A handful of dissenters among the faculty and the board of trustees set out to compete with the North on its own terms. In 1852 they gained approval to establish a School for the Application of Science to the Arts. Conceived as part of a larger effort to modernize the South's slave economy, the program was meant "to prepare young men for professional life, as Engineers, Artisans, Chemists, Farmers, Miners, and Physicians."4 But the Bachelor of Science degree possessed none of the prestige of the B.A. and attracted few full-time students. Many college men simply substituted one of the school's courses for work in the ancient languages or constitutional law during the second term of their final year. Others expressed open opposition.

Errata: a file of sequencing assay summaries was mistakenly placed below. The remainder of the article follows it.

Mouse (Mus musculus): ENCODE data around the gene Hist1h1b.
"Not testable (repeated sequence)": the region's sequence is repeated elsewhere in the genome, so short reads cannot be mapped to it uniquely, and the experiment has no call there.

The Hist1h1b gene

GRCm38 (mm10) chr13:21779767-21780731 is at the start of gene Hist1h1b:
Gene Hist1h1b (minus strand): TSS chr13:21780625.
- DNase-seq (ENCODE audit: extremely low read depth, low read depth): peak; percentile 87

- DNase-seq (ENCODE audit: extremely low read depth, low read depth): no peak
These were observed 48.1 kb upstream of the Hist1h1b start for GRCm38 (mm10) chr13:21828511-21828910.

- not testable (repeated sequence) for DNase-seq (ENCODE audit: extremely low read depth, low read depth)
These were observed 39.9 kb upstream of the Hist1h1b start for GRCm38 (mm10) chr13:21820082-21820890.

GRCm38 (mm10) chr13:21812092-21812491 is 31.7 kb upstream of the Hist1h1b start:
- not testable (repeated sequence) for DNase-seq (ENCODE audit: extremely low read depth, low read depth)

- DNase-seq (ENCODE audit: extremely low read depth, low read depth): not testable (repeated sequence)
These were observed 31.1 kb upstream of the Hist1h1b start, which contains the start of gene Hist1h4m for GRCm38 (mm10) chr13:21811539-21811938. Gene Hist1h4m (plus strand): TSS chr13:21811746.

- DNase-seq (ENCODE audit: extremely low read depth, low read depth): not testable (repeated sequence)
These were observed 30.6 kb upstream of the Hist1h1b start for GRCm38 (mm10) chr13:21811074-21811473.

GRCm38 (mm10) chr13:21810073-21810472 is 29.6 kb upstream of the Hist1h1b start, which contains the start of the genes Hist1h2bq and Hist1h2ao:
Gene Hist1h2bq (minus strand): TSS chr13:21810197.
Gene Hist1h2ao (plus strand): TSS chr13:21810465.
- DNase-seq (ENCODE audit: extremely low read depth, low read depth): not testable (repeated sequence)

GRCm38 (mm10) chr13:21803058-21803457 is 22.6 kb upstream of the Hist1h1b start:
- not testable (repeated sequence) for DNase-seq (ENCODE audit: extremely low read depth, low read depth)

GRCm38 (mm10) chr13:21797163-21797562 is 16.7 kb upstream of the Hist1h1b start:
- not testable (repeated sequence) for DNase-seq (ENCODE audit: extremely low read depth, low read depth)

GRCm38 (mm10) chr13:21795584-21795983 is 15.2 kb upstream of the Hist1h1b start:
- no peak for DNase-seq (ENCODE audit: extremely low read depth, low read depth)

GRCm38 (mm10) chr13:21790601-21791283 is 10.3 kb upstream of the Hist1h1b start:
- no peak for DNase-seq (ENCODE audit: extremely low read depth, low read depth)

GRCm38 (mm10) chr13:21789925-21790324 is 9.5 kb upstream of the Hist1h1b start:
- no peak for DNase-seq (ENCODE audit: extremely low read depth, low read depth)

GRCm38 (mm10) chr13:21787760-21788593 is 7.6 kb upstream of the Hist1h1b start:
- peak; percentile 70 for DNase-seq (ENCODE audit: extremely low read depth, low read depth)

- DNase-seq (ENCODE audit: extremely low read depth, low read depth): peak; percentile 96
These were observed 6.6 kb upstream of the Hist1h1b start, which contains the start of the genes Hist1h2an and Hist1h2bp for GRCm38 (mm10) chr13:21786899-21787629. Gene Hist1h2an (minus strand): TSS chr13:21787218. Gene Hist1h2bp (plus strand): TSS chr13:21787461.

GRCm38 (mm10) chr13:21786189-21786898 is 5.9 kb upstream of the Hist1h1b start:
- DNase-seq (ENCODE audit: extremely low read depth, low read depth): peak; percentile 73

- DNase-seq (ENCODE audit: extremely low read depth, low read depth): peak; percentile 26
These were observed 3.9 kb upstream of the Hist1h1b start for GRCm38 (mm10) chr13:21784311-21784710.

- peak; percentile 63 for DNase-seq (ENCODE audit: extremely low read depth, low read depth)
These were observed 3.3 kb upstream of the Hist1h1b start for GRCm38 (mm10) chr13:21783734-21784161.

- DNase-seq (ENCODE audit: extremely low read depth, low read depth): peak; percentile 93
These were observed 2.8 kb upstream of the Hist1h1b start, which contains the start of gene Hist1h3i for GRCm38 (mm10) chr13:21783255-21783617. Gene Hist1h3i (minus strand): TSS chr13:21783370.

Although critics of the scientific school gloried in the material progress of the nineteenth century, they distrusted the restless, speculative habit of mind on which those advances depended. In a series of remarkable indictments of the scientific spirit, James McNabb, Thomas Cowan, and David Worth warned their classmates that the "torch of civil war" was about to be lit by "the same genius that originated the railway and the steamship." The powers of inventiveness and imagination responsible for Samuel Morse's "Magnetic Telegraph" and John Ericsson's "Caloric engine," they declared, also stood accountable for the "wild dreams and dangerous speculations" of the "Hell hounds of abolitionism." The young men spoke those words with special urgency in the spring of 1857, in part, because they had recently witnessed evidence of science's pernicious influence within their own institution. During the prior term, Benjamin Sherwood Hedrick , an honor graduate on the University in 1851 and Professor of Agricultural Chemistry, had been driven from campus after admitting his support for John C. Fremont , the Republican antislavery candidate for President of the United States. The doubt and intolerance fed by Hedrick's apostasy—together with the indifference of President Swain , who "bought no books, and provided no apparatus for [laboratory] instruction" —left the scientific school in a precarious position. Without adequate funding or facilities, it limped along from one semester to the next, always on the margins of college life.5